Friends of Baltimore Woods and npGREENWAY Celebrate new Land Purchase

We are excited to share this great news from our partner advocacy organization, Friends of Baltimore Woods!—– Original Message —–
From: Barbara Quinn
Sent: Tue, 24 Aug 2010 01:33:36 -0000 (UTC)
Subject: FW: Metro, City of Portland purchase land to expand Willamette River Greenway
Great news just released to media! It’s actually 6.34 acres. See 2nd map below:Location of Baltimore Woods Connectivity CorridorMap of Baltimore Woods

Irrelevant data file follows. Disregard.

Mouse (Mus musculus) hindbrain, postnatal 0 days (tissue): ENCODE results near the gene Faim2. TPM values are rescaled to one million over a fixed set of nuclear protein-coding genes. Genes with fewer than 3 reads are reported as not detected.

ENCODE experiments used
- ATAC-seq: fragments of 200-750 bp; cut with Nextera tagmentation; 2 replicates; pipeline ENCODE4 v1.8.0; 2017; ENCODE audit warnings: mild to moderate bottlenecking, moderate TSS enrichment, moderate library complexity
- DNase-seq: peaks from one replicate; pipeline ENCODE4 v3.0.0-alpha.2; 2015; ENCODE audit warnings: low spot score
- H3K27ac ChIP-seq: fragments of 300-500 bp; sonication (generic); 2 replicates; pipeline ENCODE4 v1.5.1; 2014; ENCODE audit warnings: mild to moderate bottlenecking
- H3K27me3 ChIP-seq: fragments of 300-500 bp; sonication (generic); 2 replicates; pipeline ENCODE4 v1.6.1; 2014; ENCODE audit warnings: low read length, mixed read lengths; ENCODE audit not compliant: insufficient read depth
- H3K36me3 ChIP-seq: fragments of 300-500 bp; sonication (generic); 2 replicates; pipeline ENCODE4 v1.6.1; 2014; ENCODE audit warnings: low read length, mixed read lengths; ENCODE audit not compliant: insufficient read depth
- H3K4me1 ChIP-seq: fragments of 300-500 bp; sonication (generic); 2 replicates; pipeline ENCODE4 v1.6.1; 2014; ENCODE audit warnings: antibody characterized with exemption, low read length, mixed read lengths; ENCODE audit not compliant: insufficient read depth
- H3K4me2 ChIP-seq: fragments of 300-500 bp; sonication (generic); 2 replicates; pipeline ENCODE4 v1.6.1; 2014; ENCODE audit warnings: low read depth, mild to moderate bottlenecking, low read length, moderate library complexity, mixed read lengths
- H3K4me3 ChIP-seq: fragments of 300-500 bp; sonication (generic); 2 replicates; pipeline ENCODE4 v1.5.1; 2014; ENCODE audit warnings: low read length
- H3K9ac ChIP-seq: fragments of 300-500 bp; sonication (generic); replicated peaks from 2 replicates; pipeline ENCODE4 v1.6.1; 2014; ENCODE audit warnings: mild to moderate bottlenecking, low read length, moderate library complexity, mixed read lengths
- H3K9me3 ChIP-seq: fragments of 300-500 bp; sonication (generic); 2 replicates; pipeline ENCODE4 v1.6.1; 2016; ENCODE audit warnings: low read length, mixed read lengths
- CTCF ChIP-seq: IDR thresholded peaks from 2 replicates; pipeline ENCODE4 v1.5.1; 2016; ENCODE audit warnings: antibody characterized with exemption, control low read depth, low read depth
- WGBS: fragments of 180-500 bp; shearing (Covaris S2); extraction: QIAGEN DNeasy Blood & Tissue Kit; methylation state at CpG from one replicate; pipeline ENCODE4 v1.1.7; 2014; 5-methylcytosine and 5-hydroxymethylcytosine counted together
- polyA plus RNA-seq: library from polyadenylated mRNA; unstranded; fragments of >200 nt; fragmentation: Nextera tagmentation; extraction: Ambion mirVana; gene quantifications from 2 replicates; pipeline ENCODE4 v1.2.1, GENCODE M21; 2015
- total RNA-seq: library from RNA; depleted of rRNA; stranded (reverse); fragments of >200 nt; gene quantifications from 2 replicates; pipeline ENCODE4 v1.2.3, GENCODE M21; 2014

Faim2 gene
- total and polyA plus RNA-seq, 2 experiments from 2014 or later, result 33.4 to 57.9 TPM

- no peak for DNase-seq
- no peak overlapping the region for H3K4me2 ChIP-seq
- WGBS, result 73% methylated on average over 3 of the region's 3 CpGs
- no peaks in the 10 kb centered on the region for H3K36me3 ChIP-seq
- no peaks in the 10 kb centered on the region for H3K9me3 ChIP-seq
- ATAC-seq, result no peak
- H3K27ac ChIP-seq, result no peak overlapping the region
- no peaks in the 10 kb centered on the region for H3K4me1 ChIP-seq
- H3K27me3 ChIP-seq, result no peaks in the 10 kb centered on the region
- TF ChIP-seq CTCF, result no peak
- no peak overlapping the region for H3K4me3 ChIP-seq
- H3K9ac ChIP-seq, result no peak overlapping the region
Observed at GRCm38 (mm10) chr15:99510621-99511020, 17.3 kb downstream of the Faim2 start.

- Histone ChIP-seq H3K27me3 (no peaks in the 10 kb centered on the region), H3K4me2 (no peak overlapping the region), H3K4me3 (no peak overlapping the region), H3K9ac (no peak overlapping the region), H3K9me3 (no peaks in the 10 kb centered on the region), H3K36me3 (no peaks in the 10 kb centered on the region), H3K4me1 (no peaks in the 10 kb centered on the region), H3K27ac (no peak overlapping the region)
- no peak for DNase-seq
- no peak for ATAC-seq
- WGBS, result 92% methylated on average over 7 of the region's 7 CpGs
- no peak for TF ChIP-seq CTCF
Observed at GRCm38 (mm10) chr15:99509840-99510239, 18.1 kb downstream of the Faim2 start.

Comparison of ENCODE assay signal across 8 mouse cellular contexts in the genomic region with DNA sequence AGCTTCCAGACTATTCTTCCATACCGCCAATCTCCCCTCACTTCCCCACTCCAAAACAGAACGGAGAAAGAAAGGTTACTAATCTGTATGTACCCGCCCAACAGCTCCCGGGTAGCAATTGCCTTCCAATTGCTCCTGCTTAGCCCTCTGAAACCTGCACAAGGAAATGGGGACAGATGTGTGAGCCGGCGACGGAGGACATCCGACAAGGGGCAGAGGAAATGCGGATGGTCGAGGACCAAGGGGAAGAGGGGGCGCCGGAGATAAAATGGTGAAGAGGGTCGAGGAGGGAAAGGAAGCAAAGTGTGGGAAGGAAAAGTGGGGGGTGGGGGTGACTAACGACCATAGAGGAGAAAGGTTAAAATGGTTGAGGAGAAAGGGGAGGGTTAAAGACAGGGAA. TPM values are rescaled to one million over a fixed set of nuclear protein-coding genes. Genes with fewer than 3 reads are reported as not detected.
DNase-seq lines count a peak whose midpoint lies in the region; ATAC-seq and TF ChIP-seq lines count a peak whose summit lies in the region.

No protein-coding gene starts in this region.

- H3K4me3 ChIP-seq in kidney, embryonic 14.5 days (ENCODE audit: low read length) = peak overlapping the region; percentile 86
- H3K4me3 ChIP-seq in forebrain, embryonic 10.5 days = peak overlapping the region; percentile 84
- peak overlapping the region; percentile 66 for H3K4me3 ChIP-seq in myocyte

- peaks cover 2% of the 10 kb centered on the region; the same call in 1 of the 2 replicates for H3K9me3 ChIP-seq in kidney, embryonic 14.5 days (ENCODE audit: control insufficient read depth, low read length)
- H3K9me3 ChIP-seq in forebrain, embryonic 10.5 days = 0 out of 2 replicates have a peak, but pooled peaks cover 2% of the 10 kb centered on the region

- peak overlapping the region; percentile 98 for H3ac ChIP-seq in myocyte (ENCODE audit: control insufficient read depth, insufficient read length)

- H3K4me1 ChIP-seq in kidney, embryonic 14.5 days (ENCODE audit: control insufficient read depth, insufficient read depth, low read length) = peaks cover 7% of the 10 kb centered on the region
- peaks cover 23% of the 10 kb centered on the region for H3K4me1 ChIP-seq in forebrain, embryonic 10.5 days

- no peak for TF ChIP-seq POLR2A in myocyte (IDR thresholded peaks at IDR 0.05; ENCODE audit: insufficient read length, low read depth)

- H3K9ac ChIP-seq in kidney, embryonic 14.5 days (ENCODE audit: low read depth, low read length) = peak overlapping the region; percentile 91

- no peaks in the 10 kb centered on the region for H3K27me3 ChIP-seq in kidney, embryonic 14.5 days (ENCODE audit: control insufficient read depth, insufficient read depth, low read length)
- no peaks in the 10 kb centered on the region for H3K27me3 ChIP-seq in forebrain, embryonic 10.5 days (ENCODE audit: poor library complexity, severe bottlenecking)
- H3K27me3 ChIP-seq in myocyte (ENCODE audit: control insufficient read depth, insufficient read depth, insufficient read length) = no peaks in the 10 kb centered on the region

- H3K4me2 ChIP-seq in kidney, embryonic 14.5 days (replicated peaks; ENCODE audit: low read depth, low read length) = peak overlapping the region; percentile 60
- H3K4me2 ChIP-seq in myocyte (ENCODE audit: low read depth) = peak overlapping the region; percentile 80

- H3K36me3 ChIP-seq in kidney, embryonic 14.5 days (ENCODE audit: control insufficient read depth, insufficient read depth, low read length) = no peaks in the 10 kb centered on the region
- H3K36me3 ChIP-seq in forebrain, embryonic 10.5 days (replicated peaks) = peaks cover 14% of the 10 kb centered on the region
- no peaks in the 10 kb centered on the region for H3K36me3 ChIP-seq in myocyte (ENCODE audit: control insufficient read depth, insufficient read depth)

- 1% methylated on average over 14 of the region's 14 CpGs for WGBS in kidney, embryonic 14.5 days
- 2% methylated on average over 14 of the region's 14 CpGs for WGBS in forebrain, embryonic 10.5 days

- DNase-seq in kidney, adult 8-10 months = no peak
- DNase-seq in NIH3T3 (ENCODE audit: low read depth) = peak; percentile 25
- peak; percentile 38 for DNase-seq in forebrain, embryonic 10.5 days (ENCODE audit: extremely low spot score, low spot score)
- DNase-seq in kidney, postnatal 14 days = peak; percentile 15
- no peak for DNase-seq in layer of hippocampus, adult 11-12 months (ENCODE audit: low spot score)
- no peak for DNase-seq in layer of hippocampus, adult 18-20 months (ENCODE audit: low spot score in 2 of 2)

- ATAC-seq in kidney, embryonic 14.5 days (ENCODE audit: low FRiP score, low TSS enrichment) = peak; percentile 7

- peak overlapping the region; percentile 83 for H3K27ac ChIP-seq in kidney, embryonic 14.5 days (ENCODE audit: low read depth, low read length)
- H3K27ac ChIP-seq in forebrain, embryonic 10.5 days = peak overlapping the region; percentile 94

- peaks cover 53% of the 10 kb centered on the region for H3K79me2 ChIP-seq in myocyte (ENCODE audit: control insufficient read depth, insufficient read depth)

Map of land purchased for Baltimore Woods Connectivity CorridorLocation of Baltimore Woods Land Purchase Metro press releaseContact: Laura Oppenheimer Odom, 503-797-1879 or laura.odom@oregonmetro.govFor more information: ,,, www.npgreenway.orgMetro, City of Portland purchase land to expand Willamette River Greenway in North PortlandA 6-acre addition will help fill the gap between Cathedral and Pier parksThe walking, jogging and cycling path that links communities along the Willamette River will expand in North Portland, onto property that Metro and City of Portland Parks & Recreation and the Bureau of Environmental Services collaborated to purchase. A 6-acre addition to the Willamette River Greenway will allow the city to build more than one-third mile of trail north of the St. John’s Bridge, at North Catlin Avenue and North Decatur Street.Metro and the City purchased the land on Monday for $1.19 million, split equally among three sources: regional funds from Metro’s voter-approved 2006 natural areas bond measure, the City’s local allocation from the Metro bond measure and the City’s Grey to Green initiative.Metro and the City have made significant progress this summer in the Baltimore Woods Connectivity Corridor, the name community advocates gave a missing piece of the greenway between Cathedral and Pier parks. Less than half a mile from the new acquisition, the city recently purchased a cluster of three properties totaling one acre – supported by a combination of funding, including a grant from Metro’s Nature in Neighborhoods program, the City’s share of natural area bond funds and the City’s Grey to Green program.”By combining our energy and resources, the Metro Council, the City and community supporters are making a real difference for North Portland. Today’s investments lay the groundwork for many wonderful walks and bike rides,” said Metro Councilor Rex Burkholder, who represents District 5. He celebrated progress in the area on Saturday, at a community event hosted by Friends of Baltimore Woods.”This acquisition is a win-win for the community,” said City Parks Commissioner Nick Fish. “Through our partnership with Metro and BES, we’ve been able to preserve an important natural area and add a vital piece of the Willamette River Greenway trail. The timing is perfect, as Parks will be working with the community in the near future on a Master Plan for the entire trail.”Metro allotted about $445,000 in regional transportation funds for the City to plan a section of the greenway, from the Steel Bridge to the Columbia River Slough. There is not an exact timeline for construction, but the City anticipates moving forward in the Baltimore Woods area in the next few years.City plans call for “re-greening” the new acquisition in conjunction with trail development – potentially restoring rare and valuable white oak habitat similar to that found elsewhere in the Baltimore Woods corridor. This habitat could support diverse wildlife such as the slender-billed nuthatch, Western wood-pewee and Western gray squirrel.”I’m particularly pleased that this acquisition protects a stand of white oak trees and rare species of wildlife associated with oak woodland habitat,” said Portland City Commissioner Dan Saltzman, who is in charge of the Bureau of Environmental Services. “This is a tremendous opportunity to preserve a portion of the oak woodland that was once so prevalent in the Willamette Valley,”As the greenway expands through North Portland, it will serve residents and workers in the St. Johns town center, connecting them with central Portland and beyond.”Metro touches on many parts of people’s everyday lives, from how they get to work to where they play and how they connect with nature,” said Metro Council President David Bragdon. “It’s nice to pull those pieces together with projects like the Willamette River Greenway.”The Willamette River Greenway is one of 27 areas protected by Metro’s natural areas bond measure, which was approved by voters in 2006. The program funds land acquisition and capital improvements that protect water quality and fish and wildlife habitat, enhance trails and wildlife corridors and provide greater connections to nature in urban areas throughout the Portland metropolitan area. For more information, visit

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